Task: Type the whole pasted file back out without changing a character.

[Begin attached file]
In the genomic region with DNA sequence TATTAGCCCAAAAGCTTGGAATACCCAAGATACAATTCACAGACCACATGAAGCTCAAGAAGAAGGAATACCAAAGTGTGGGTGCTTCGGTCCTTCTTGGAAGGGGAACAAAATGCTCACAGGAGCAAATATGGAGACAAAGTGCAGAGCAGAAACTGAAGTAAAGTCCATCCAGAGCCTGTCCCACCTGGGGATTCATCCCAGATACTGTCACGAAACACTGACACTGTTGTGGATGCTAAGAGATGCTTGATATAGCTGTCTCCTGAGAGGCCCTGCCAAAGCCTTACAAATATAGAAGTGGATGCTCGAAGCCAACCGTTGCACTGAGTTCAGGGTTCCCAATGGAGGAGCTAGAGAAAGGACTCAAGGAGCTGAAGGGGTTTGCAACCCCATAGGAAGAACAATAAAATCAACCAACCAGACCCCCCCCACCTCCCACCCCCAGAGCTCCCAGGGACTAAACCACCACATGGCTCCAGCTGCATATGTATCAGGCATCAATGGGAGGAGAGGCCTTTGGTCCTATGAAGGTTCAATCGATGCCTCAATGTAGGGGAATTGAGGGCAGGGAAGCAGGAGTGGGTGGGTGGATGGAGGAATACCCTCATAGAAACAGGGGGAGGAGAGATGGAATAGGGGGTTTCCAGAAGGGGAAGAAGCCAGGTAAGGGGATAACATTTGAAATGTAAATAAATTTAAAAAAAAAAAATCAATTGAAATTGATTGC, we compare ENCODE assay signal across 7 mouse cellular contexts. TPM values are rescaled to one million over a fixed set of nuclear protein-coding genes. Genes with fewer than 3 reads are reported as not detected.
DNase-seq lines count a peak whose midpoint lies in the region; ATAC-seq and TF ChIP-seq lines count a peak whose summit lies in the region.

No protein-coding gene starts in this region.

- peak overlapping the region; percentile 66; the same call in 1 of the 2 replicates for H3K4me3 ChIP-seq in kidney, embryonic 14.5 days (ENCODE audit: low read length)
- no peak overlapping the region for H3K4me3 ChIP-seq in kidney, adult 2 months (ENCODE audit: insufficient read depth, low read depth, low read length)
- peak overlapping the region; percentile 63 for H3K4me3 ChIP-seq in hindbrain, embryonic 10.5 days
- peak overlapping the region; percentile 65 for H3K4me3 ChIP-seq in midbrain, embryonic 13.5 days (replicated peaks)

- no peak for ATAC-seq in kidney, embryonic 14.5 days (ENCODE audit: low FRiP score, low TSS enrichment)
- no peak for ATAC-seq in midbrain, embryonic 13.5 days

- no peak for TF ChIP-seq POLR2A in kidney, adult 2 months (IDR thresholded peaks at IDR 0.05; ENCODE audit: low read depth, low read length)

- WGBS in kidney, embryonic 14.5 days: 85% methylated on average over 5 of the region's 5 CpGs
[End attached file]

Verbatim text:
In the genomic region with DNA sequence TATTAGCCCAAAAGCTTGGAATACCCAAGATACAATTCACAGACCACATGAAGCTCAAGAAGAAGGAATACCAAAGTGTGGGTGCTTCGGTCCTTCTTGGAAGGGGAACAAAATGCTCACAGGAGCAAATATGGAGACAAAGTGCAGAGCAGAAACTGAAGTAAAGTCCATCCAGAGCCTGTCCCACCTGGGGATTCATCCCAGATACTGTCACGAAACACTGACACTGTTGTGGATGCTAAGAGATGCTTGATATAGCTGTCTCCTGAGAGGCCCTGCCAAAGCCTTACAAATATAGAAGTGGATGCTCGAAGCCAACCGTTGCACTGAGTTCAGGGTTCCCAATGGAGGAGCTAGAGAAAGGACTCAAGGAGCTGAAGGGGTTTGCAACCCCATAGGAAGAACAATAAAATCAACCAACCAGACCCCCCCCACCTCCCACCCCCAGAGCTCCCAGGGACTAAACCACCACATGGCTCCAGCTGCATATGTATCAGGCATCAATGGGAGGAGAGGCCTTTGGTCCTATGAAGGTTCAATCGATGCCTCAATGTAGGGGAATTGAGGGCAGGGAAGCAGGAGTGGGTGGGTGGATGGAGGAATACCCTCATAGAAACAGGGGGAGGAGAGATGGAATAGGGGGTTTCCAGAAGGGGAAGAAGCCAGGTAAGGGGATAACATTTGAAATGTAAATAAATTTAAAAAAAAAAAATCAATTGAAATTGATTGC, we compare ENCODE assay signal across 7 mouse cellular contexts. TPM values are rescaled to one million over a fixed set of nuclear protein-coding genes. Genes with fewer than 3 reads are reported as not detected.
DNase-seq lines count a peak whose midpoint lies in the region; ATAC-seq and TF ChIP-seq lines count a peak whose summit lies in the region.

No protein-coding gene starts in this region.

- peak overlapping the region; percentile 66; the same call in 1 of the 2 replicates for H3K4me3 ChIP-seq in kidney, embryonic 14.5 days (ENCODE audit: low read length)
- no peak overlapping the region for H3K4me3 ChIP-seq in kidney, adult 2 months (ENCODE audit: insufficient read depth, low read depth, low read length)
- peak overlapping the region; percentile 63 for H3K4me3 ChIP-seq in hindbrain, embryonic 10.5 days
- peak overlapping the region; percentile 65 for H3K4me3 ChIP-seq in midbrain, embryonic 13.5 days (replicated peaks)

- no peak for ATAC-seq in kidney, embryonic 14.5 days (ENCODE audit: low FRiP score, low TSS enrichment)
- no peak for ATAC-seq in midbrain, embryonic 13.5 days

- no peak for TF ChIP-seq POLR2A in kidney, adult 2 months (IDR thresholded peaks at IDR 0.05; ENCODE audit: low read depth, low read length)

- WGBS in kidney, embryonic 14.5 days: 85% methylated on average over 5 of the region's 5 CpGs